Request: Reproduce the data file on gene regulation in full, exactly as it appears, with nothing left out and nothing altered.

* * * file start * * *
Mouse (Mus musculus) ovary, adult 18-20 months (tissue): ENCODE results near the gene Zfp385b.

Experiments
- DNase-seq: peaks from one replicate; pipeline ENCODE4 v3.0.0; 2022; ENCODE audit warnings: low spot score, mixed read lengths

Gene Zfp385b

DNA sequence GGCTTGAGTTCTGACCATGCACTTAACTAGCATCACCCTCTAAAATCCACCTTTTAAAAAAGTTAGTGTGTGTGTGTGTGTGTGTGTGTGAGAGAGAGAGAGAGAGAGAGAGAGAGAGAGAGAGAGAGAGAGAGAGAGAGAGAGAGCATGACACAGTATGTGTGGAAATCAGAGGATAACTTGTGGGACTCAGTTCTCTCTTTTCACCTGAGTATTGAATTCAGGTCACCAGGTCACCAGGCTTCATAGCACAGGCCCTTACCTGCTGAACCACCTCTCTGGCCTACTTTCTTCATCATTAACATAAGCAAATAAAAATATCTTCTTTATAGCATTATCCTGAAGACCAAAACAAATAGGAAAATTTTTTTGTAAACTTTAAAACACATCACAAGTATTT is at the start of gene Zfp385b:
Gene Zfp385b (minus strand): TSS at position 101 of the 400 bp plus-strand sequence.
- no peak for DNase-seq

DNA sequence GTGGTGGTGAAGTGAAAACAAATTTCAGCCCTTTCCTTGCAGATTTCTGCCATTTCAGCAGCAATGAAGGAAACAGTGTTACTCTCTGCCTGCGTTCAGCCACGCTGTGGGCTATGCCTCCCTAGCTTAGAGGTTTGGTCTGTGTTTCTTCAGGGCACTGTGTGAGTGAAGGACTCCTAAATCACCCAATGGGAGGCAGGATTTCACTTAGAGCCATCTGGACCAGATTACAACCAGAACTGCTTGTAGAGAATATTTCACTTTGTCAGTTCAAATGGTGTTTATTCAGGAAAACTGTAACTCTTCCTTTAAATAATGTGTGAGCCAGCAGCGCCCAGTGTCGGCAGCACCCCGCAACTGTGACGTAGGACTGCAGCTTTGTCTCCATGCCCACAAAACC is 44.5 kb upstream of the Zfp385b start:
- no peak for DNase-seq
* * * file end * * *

Mouse (Mus musculus) ovary, adult 18-20 months (tissue): ENCODE results near the gene Zfp385b.

Experiments
- DNase-seq: peaks from one replicate; pipeline ENCODE4 v3.0.0; 2022; ENCODE audit warnings: low spot score, mixed read lengths

Gene Zfp385b

DNA sequence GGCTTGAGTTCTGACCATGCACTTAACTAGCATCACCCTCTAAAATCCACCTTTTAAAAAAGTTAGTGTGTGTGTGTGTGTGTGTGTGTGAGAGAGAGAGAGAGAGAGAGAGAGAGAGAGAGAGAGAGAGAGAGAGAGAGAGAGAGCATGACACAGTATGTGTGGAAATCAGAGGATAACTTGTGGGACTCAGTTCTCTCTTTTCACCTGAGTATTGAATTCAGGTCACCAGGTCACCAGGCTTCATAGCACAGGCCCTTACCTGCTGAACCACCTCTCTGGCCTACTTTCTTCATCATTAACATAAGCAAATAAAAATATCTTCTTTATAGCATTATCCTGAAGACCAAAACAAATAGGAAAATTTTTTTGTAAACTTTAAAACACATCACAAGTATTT is at the start of gene Zfp385b:
Gene Zfp385b (minus strand): TSS at position 101 of the 400 bp plus-strand sequence.
- no peak for DNase-seq

DNA sequence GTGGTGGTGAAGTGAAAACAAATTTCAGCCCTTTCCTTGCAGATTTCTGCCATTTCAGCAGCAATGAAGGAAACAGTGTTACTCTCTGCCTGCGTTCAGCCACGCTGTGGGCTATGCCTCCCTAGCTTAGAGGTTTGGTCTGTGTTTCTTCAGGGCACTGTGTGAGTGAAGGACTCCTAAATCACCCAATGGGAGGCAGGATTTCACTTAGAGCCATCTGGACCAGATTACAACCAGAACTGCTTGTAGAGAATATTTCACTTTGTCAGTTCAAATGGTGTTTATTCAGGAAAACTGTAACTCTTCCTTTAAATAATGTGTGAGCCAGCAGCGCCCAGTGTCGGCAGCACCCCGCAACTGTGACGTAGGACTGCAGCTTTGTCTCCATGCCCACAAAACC is 44.5 kb upstream of the Zfp385b start:
- no peak for DNase-seq